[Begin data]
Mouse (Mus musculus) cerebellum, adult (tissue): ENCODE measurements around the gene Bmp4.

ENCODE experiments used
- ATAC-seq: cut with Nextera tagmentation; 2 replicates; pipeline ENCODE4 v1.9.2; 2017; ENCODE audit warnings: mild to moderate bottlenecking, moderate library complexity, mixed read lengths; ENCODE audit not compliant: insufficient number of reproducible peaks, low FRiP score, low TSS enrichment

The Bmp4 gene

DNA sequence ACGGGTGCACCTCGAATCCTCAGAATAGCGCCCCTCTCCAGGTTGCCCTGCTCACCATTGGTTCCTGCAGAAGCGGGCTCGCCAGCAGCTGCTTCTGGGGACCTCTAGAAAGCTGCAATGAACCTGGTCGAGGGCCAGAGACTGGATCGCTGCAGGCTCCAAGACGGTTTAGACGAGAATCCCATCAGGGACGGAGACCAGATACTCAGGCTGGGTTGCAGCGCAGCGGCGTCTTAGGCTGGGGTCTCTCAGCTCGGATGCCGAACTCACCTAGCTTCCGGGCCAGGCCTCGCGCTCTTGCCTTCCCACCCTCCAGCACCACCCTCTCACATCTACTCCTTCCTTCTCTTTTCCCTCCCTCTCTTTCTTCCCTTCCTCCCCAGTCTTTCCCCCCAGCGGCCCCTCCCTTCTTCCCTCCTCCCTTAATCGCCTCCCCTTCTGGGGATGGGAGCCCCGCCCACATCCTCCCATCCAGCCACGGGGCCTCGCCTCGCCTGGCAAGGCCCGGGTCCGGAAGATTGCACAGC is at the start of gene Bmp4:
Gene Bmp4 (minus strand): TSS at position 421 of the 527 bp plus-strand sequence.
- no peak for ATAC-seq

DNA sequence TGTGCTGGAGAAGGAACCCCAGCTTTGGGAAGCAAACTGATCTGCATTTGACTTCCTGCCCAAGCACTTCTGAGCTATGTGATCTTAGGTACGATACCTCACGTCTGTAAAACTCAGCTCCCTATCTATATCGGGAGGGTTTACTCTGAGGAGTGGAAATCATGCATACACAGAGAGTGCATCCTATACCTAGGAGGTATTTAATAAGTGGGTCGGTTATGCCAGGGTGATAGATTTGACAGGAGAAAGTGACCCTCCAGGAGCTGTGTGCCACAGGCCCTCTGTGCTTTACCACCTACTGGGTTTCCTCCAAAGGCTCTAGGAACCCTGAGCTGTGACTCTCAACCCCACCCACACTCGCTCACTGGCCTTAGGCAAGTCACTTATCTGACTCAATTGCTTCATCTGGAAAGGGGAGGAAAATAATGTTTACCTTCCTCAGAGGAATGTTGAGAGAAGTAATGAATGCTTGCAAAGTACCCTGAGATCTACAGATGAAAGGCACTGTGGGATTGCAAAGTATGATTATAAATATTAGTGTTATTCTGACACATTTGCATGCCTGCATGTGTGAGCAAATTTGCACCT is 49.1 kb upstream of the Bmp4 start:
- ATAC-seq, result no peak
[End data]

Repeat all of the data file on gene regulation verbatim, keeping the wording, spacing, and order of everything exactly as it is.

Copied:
Mouse (Mus musculus) cerebellum, adult (tissue): ENCODE measurements around the gene Bmp4.

ENCODE experiments used
- ATAC-seq: cut with Nextera tagmentation; 2 replicates; pipeline ENCODE4 v1.9.2; 2017; ENCODE audit warnings: mild to moderate bottlenecking, moderate library complexity, mixed read lengths; ENCODE audit not compliant: insufficient number of reproducible peaks, low FRiP score, low TSS enrichment

The Bmp4 gene

DNA sequence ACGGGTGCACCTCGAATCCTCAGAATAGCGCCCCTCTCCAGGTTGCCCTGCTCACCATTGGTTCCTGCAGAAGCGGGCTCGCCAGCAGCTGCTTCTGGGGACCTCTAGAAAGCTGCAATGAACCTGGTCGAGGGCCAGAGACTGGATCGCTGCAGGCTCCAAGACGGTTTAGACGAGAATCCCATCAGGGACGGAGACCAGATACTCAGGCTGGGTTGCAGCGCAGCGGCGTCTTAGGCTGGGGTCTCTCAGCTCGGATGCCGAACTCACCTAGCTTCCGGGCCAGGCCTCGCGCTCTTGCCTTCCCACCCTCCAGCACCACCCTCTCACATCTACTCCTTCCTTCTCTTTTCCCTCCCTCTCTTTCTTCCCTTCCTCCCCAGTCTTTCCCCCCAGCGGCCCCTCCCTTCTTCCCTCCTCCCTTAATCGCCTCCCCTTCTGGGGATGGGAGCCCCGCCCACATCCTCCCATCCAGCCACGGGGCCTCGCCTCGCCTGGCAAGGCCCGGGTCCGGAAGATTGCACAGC is at the start of gene Bmp4:
Gene Bmp4 (minus strand): TSS at position 421 of the 527 bp plus-strand sequence.
- no peak for ATAC-seq

DNA sequence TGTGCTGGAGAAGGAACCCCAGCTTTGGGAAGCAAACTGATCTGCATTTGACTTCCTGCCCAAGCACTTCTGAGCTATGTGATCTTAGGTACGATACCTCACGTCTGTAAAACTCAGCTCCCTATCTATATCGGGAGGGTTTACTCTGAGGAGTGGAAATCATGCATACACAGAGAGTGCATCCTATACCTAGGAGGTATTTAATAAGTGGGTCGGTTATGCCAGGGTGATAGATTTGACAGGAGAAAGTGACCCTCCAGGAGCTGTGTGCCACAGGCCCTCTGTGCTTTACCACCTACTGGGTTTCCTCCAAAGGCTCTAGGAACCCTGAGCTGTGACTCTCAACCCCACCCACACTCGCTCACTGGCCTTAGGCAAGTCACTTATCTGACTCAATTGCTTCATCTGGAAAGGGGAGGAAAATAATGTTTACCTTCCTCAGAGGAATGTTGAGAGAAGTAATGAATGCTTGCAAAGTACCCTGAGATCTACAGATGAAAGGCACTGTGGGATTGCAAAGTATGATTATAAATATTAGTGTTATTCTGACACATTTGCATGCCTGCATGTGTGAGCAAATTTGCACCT is 49.1 kb upstream of the Bmp4 start:
- ATAC-seq, result no peak